• 1985: Makes it necessary for local authorities to use Countryside Commission guidelines in deciding whether area with natural beauty are important to conserve. Amendments were made to SSSI documentation, notification periods and maintenance of registers. [9]
  • 1991: Amendment making it an offence to knowingly cause or permit to cause actions listed in sections 5 and 11. [10]
  • 1995: Restricts licenses issued to control wild birds in order to reduce damage to crops, livestock, etc. [10]
  • 1998: Variation of schedules 5 and 8; for example, Flamingo Moss (Desmatodon cernuus) was added to schedule 8 as well as 17 other species. [9]
  • 1999: Variation of schedule 9; several species of deer were added to schedule 9. [9]
  • 2004: Minor amendments of various words. [9]

Amendments from following legislation

  • 1990: The Environmental Protection Act 1990 established English Nature and the Joint Nature Conservation Committee. JNCC made responsible for producing guidelines for SSSI selection.
  • 1994: Conservation Regulations 1994. Built on Part I protecting habitats and species by implementing the requirement to assess plans/projects that will impact on European Protected Species.
  • 2000: The Countryside and Rights of Way Act 2000 strengthened protection of SSSIs; by increased English Nature's enforcement power (allowed to combat neglect, prevent damaging activity, make public bodies responsible for conservation and enhancement of SSSIs) and increasing penalties for damage to a maximum of £20,000 per offence (along with court power to order restoration if damage occurs). Improved public rights of way giving people access to mountain, moor, heath, down and registered common land.
  • 2006: The Natural Environment and Rural Communities Act 2006 merged English Nature and the Countryside Agency to create Natural England. Introduced new offences involving the intentional and reckless damage of SSSIs.
  • 2009: The Marine and Coastal Access Act 2009 allowed the creation of marine conservation zones and with the consent of the secretary of state, the creation of SSSIs below mean low water mark. [11]
  • 2011: The Wildlife and Natural Environment (Scotland) Act 2011 made some major amendments with regard to control of non-native species, the protection of birds, protection of hares and rabbits and associated poaching.


Regulated by Natural England

As well as being a regulator of the Wildlife and Countryside Act 1981, Natural England acts as an advisor (to individuals, companies, government, etc.) in relation to nature conservation. Additionally Natural England helps with land management through grants, projects and information.

Legally responsible for Sites of Special Scientific Interest (SSSIs) and enforce law when necessary. Damage, destruction or disturbance of SSSI habitats and features can lead to the following actions by Natural England:

Regulated by Natural Resources Wales and Scottish Natural Heritage

Similar responsibilities to Natural England, but responsible in Wales and Scotland, respectively.

Regulated by the police

Within the police there are several aspects to regulating wildlife crime; intelligence, enforcement and prevention. [13]

The police are responsible for enforcing part I of the Wildlife and Countryside Act 1981, often advised by Natural England [12] and will investigate wildlife offences; usually performed by wildlife crime officers (WCOs).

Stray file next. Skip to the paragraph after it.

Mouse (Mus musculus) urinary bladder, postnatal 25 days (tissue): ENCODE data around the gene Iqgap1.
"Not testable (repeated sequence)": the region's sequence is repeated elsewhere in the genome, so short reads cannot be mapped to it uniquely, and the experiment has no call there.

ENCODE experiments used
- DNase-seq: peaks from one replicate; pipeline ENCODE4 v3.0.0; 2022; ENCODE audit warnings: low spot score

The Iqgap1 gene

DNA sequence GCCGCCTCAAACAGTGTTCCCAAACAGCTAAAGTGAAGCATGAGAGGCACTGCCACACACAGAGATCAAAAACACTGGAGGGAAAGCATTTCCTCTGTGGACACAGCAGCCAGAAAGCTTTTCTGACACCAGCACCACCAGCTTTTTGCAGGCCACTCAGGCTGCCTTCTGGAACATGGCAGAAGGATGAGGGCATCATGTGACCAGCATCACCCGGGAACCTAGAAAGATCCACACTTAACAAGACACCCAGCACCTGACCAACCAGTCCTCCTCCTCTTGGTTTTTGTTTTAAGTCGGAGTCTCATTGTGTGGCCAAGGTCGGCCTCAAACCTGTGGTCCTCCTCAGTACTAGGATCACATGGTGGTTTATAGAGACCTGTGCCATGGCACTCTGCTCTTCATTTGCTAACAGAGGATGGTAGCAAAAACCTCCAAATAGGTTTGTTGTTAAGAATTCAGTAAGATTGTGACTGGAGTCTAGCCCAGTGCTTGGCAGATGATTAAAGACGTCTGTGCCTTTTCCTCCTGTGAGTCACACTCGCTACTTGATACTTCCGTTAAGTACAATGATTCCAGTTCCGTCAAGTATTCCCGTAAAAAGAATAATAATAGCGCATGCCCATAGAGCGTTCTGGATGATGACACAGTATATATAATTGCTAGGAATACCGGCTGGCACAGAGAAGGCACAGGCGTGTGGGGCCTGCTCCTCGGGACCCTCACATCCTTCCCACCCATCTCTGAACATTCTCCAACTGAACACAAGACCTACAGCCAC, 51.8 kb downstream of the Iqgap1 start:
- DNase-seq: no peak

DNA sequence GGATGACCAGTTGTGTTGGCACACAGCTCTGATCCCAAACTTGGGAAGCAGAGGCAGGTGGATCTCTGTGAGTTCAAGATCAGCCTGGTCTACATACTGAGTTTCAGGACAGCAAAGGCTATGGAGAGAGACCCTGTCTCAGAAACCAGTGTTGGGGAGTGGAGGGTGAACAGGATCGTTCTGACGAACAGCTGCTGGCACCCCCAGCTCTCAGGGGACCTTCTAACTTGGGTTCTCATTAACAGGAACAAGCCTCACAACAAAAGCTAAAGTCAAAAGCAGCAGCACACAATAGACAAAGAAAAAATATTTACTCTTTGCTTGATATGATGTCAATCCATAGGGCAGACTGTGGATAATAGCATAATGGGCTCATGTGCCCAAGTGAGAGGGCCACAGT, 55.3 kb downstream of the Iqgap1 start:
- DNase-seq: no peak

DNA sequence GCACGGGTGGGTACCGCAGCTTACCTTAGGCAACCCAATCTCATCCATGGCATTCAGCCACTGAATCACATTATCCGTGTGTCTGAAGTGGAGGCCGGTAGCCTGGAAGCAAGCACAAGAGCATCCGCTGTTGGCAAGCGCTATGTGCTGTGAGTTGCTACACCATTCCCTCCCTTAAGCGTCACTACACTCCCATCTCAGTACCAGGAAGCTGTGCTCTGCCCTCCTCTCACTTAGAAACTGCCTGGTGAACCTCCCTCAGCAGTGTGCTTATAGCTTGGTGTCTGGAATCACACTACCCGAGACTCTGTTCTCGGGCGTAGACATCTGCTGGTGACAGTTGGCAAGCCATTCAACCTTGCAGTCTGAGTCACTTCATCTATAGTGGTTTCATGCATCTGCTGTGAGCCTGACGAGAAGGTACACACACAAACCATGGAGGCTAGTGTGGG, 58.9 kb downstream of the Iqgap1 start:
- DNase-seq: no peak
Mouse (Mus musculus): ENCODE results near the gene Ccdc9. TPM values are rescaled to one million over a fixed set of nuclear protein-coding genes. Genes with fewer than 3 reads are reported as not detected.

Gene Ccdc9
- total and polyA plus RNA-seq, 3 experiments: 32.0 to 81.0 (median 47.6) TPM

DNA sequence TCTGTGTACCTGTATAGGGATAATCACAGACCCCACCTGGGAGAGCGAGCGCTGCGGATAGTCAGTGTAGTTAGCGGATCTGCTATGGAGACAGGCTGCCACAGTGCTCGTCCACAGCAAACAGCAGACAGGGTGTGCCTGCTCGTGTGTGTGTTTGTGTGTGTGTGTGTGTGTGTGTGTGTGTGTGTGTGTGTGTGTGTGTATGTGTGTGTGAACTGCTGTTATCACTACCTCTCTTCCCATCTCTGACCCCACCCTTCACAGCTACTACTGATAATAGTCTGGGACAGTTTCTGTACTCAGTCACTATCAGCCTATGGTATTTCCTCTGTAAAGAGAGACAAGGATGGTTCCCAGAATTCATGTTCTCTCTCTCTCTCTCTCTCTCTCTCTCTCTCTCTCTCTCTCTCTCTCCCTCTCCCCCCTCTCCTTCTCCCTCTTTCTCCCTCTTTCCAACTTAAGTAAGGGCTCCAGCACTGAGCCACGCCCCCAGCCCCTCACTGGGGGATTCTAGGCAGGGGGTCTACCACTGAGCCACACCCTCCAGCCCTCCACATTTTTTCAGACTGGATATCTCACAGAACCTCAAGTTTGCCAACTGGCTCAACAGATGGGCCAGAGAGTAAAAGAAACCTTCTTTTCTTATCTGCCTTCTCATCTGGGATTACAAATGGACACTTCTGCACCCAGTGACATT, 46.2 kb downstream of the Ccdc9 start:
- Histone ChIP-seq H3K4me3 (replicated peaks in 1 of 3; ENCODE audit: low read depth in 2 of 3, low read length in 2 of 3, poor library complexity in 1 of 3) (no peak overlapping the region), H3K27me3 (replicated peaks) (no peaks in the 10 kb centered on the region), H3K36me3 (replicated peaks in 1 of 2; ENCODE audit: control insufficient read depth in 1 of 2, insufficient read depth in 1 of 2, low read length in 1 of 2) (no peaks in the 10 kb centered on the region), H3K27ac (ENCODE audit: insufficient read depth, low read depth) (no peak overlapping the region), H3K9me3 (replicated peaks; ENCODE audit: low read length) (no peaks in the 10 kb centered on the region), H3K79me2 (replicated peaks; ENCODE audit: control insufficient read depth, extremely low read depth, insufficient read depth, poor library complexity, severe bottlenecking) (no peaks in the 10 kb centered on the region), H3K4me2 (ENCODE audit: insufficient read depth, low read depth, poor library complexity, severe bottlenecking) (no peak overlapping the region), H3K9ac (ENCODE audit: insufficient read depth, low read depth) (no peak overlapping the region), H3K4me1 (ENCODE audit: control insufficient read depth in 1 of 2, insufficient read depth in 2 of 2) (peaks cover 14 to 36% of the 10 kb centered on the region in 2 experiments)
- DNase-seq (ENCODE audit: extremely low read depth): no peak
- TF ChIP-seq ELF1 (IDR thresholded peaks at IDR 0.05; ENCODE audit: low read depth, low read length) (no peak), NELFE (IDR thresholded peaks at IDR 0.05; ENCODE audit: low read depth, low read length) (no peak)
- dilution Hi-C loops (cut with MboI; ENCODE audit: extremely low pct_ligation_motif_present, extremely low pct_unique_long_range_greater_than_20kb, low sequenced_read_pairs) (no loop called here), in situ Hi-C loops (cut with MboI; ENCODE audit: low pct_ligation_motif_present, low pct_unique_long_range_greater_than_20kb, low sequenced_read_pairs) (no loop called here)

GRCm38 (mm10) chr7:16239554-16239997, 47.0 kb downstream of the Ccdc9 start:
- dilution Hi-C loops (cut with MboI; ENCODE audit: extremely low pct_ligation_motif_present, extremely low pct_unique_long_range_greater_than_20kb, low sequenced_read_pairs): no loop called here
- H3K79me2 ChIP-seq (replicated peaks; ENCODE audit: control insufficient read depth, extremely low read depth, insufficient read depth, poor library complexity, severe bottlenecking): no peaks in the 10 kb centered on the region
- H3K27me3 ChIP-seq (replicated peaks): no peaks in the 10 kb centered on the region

The National Wildlife Crime Unit (NWCU) is a law enforcement unit which helps agencies with enforcement. Wildlife crime investigations, statistics and intelligence are provided.

Regulated by the Environment Agency

The Environment Agency deal with reports from the public in relation to wildlife crime; under duties to prosecute environmental crimes, offences such as damage to habitats and wildlife are included. The EA work closely with the RSPB and wildlife crime officers. [14]

Regulated by local authorities

Local authorities (e.g. Southampton City Council) are responsible for regulating public rights of way and enforcing rights of way legislation. [9] Issues such as obstructions and misleading signs are usually reported by members of the public and then are dealt with by the local authority. [15]

Monitored by


Land owners and occupiers

Public bodies/industry

Any person


Tried with regards to each separate animal/site involved. If multiple organisms or sites are involved then defendant tried per animal/site involved:


Exemptions to Part 1: Wildlife

There are various exemptions applied to part one providing protection for wildlife, thus no lawful act or offence will be committed, if:

  • an authorised person for example by obtaining a licence from Natural England or DEFRA kills or takes a wild bird, damages or destroys the nest of a bird and damages or removes eggs from the nest.
  • an authorised person for example has obtained a licence for killing or injuring an animal in schedule 5 and can provide sufficient evidence stating it was necessary to prevent damage and protect livestock, crops, vegetables, fruit, growing timber and fisheries.
  • a wild bird or animal has been taken if injured and that person's intention is to tend and return the bird or animal to the wild when fully recovered. If it is so severely injured beyond recovery then it can be killed in the most humane way possible.

All sick and injured birds and animals which are being cared for must be registered with DEFRA.